skin scarring with a potential for skin tumors. It probably can also cause acute and chronic bronchi" is. Other no=tal ignant chronic effects have not been adequately documented. Single exposures, even if severe, as in military service, are not associated with statistically verifiable increases in mortality from tuberculosis and cancer; but repeated small exposures, such as occur in industrial operations, do increase cancer deaths significantly. REFERENCES 1. Achard, C. Les sequelles des intoxications par les gaz de combat. Bull. Acad. Natl. Med. Paris 81: 135, 1919. 2. Anslow, W.P., and Houck, C.R. Systemic pharmacology and path- ology of sulfur and nitrogen mustards. IN Chemical Warfare Agents, - and Related Chemical Problems, 2 vol. ~ Summary Technical Report of Division 9, National Defense Research Committee) Washington, D.C.: Office of Scientific Research ant Deve lopment . 1946. p . 440-478. 3. Atkins, J.L. and Klotz, W.C. Permanent pulmonary effects in war- fare. Am. Rear . Tuber. 6: 571-574, 1922. Atkinson, W.S. Delayed keratitis due to mustard gas (dichloro- diethyl sulfide burns) . Arch. Ophthalmol. 40: 291-301, 1948. Auerbach, C. Mutation Research: Problems, Results and Peropec- tives. London: Chapman and Hall; New York: Wiley. 1976. 504 p. Auerbach, C., and Robson, J.M. Chemical production of mutations. Nature 157:302, 1946. 7. Bartsch, H., Tomatis, L. and Mataveille, C. Qualitative and quantitative comparisons between mutagenic and carcinogenic activities of chemicals. IN Heddle, J.A., ed. Mutagenicity: New Horizons in Genet ic Toxico logy . New York: Academic Pre ~ ~ . 1982. p. 35-72. 8. Beebe, G. Lung cancer in World War I veterans: Possible relation to museard-gas injury and 1918 influenza epidemic. J. Nat I. Cancer Inst. 25 :1231-1252, 1960. Berghoff, R. S. The more colon gases; Their effect on the respirat ory tract . Obeervat ion on two thousand cases . Arch . Intern. Med. 24: 678-684 ~ 1919 10. Boyland, E. and Horning, E. S . The Induct ion of Tumors with Nitrogen Mustard.. Brie. J. Cancer. 3: 118-123. 1949. -128-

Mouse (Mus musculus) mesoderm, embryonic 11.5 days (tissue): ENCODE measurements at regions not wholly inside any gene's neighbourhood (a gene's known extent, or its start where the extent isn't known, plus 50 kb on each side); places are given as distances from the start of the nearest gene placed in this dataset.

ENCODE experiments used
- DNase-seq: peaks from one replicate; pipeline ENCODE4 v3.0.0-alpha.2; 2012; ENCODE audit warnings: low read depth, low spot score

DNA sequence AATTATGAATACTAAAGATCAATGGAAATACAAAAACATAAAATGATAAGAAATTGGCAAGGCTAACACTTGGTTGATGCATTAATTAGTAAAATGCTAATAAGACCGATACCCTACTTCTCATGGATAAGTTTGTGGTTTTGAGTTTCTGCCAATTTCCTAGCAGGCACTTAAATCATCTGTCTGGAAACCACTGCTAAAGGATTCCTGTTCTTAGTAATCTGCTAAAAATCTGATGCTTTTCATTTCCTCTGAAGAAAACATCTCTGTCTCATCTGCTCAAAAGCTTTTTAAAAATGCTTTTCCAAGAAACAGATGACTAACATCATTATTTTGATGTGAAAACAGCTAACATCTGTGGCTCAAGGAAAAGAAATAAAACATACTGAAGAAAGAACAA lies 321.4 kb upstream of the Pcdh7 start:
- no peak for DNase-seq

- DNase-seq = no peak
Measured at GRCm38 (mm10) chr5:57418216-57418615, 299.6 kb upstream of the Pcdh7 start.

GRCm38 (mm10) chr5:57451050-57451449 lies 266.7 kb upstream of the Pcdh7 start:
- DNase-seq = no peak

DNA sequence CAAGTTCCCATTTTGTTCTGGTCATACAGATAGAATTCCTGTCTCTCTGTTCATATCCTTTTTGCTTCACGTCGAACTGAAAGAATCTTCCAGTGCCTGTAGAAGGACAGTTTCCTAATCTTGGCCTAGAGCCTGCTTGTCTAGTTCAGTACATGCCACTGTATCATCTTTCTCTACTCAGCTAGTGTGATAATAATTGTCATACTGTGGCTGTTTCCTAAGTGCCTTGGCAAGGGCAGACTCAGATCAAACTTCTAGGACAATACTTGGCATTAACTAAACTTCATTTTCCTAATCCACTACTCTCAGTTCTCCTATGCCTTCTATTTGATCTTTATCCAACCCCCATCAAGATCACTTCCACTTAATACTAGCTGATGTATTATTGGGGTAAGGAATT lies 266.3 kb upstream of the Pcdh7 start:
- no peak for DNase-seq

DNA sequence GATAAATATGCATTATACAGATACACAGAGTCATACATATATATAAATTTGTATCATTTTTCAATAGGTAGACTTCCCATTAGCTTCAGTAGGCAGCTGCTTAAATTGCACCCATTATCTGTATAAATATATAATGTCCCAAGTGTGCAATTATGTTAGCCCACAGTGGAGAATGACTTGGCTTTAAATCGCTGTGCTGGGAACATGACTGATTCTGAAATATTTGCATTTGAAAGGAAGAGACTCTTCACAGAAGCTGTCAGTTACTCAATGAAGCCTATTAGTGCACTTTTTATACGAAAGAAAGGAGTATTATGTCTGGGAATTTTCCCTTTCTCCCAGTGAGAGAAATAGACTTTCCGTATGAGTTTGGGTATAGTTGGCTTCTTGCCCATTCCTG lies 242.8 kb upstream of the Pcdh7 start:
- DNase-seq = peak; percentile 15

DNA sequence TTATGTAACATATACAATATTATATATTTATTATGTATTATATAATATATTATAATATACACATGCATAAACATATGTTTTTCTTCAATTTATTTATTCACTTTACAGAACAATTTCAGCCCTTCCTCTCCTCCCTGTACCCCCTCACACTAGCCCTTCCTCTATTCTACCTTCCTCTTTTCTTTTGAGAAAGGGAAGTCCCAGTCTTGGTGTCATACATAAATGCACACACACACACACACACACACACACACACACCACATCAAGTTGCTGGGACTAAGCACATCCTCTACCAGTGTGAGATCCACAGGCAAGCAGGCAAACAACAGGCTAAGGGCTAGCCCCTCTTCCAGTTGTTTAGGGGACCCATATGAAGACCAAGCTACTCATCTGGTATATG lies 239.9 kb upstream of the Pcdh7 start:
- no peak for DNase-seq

11. Biiechet, H. Green and Yellow Cro88. Translated by N. Conway. Cincinnati: University of Cincinnati, Kettering Laboratory of Appl fed Phys iology. 1944. ( original ly publ ished in German in 1932 ) . 12. Capizzi, R.L., Papirmeister, B., Mullins, Jam, and Cheng, E. The detect ion of chemical mutagens us ing the L51 7BY/Asn~murine leukemia in vitro and in a host-mediated assay. Cancer Res. 34: 3073-3082, 1974. 13. Case, R.A.M. and Lea, A.J. Mustard gas poisoning, chronic bronchi" is, and lung cancer. An invest igat ion into the pos- sibility that poisoning by mustard gas in the 1914-18 war might be a factor in the product ion of neoplasia. Br. J. Prev. Soc . Med. 9: 62-72, 1955. 14. Cowen, S.O. The After-effects of Gas-Poi~oning, with Special Reference to Lung Lea ions. Hed. J. Australia 2: 369-372, 1919. 15. Cullur~bine, H.H. Mustard Gas: Its Mod. of Action and the Treatment of Its Local ant General Effects. Poreon, Wiltshire, England: Chemical Defence Experimental Station. 1944. 269 p. 16. Dennis, C.E. Pulmonary fibrosis after gassing, as shown by X-ray . Med. J . Austral ia 2: 372-373, 1919. 17. DuVivier, A., Vonderheid, E.C., Van Scott, E.J., and Urbach, F. Mycos is fungoides, nitrogen mustard and skin cancer. grit. J. Dermatol. 99:61-63, 1978. 18. Flury, F., and Zernick, F. Schadliche Gate, Dampfe, Nebel, Rauch- und Staubarten. Bert in: Springer. 1931. p . 366. 19. Fox, M. and Scott, D. The genetic toxicology of nitrogen and sulphur mustard. Mutat. Res. 75: 131-16S, 1980. 20. Gates, M. and Moore, S. Mustard gas and other sul fur mus- tards. IN Chemical Warfare Agents, and Related Chemical Pro- blems, 2 vol. ~ Summary Technical Report of Division 9, National Defense Research Committee) Washington, D.C.: Office of Scien- tif ic Research and Development . 1946. p. 30-58. 21. Generoso, W.M., Bishop, J.B., Gosslee, D.G., Newell, Go., Sheu, C., and Ron Halle, E. Heritable translocation test in mice. Mutat. Res. 76 :191-215, 1980. 22. Gilchris~c, H.L. A Comparative Study of World War Casualties from Gas and Other Weapons. Edgewood Arsenal , Md.: U. S. Chemical Warfare School. 1928. 51 p. -1 29-